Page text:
Thursday, December 31, 2009

Prorogation: the morning after

A survey of some reaction to the, how's it taking out there?

Prorogation, Part II: PM makes dodgy move:
Prime ministers have much overt and covert power at their disposal. But to use the Constitution as a convenience store — and as a means to buck the system or to duck accountability — is to debase it, something that doesn’t faze Mr. Harper.
The Globe's editorial is also worth a read:
For the second consecutive December, Stephen Harper is putting Parliament on ice. In the act, the Prime Minister is turning prorogation, a sometimes sensible parliamentary procedure, into an underhanded manoeuvre to avoid being accountable to Parliament. In the interests of political expediency, the government will diminish the democratic rights of Canadians.

Proroguing stops committee work and makes all legislation pending before Parliament vanish. Historically, it has been used when a government has implemented most of its agenda. Until Mr. Harper's innovation, it was not an annual occurrence; the last minority government to use it more than once was Lester B. Pearson's Liberal administration in the 1960s.
Canada's democracy should not be conducted solely on the basis of convenience for the governing party. If the debate over detainees cannot be carried out in Parliament, then it should continue among Canadians at large. On this and other important issues, the government cannot delay accountability forever.
Letters to the Globe are unkind to Mr. Harper's move. Great editorial cartoon here.

Jim Travers sets out one of the risks that Kady O'Malley was referring to on the National last night as well:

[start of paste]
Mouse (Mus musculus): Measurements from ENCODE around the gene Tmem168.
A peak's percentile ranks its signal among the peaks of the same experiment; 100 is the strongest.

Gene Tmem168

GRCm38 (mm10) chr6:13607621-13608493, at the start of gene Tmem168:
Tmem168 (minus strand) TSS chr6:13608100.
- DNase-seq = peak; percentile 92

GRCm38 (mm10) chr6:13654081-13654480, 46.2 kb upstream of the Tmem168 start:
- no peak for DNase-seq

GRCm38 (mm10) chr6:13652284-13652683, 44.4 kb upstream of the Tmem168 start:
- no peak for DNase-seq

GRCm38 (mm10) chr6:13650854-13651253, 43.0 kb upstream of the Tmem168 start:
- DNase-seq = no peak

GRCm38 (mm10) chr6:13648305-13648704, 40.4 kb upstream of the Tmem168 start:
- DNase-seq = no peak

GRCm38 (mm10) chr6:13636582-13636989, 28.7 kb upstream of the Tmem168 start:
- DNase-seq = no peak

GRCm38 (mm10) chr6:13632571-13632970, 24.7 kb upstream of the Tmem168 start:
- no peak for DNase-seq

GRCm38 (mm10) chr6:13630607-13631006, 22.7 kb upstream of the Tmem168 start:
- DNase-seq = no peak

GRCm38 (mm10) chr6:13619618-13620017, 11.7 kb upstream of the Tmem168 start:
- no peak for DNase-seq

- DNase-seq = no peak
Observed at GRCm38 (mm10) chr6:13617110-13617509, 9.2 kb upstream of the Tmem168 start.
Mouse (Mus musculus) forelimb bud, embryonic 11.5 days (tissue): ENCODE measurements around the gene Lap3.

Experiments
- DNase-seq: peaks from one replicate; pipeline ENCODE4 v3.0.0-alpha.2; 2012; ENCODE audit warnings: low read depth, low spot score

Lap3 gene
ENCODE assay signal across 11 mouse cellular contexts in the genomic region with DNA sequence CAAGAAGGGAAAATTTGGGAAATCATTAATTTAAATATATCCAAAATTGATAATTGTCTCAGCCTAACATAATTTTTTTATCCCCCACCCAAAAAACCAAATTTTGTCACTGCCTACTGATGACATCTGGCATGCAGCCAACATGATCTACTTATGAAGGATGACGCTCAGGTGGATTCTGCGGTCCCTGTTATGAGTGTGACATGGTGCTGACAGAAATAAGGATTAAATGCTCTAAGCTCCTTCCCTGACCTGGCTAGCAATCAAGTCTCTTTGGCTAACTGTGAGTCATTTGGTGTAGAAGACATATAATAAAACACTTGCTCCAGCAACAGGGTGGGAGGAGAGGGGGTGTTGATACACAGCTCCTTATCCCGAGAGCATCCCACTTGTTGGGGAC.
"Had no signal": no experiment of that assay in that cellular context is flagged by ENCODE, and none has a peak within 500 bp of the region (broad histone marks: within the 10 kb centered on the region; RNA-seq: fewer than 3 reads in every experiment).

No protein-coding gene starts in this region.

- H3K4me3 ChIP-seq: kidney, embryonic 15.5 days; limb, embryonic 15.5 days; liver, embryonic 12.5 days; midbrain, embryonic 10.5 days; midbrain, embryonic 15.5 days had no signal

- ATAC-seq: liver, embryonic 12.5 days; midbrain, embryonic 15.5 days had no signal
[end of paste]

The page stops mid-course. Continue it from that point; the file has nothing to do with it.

While Canadians struggle with recession's aftershocks, Harper risks being seen as more interested in maximizing a sporting spectacle Conservatives are doing everything possible to make their own.
The Bloc was raising that point yesterday (Translation):
«De donner les Jeux olympiques comme prétexte pour proroger le gouvernement, il faut être culotté pas à peu près», a rétorqué Michel Guimond. «Il ya des villages que je représente en Haute-Côte-Nord avec des taux de chômage de 22 à 24 %. Est-ce qu'ils s'attendent à ce que les députés aillent à Vancouver-Whistler suivre les Jeux olympiques ou s'ils s'attendent à ce qu'ils adoptent des mesures pour les aider», at-il lancé.
Will Canadians start asking those questions, hey, why aren't these guys doing their jobs if I have to throughout the Olympics?

Will unforeseeable events occur between now and March 3rd that will make the absence of parliament appear to have been an unwise choice? Will foreseeable events, such as those taking place in Afghanistan, pile on and make the parliamentary absence even more glaring?

Will the negative image of Stephen Harper, with this latest prorogation, become crystallized to a degree not yet seen before? Will that "arrogance" catch up to him after all?

These are unknowns that no one can control for, not even too-clever-by-half Stephen Harper. One can have the grandest plan on paper. Yet two months is a lifetime, many lifetimes in this political era. The unknowns may come back to bite him on this decision.

Early reviews do not appear to be good, the Globe editorial standing out quite prominently, reminiscent of their recent stances opposing the government's heavy-handed reaction to the detainee torture allegations. And such displays are notable. As governmental mechanisms of accountability are shut down by the PM, the media's ability to act as an instrument of public accountability becomes all the more important. I don't believe he can prorogue them.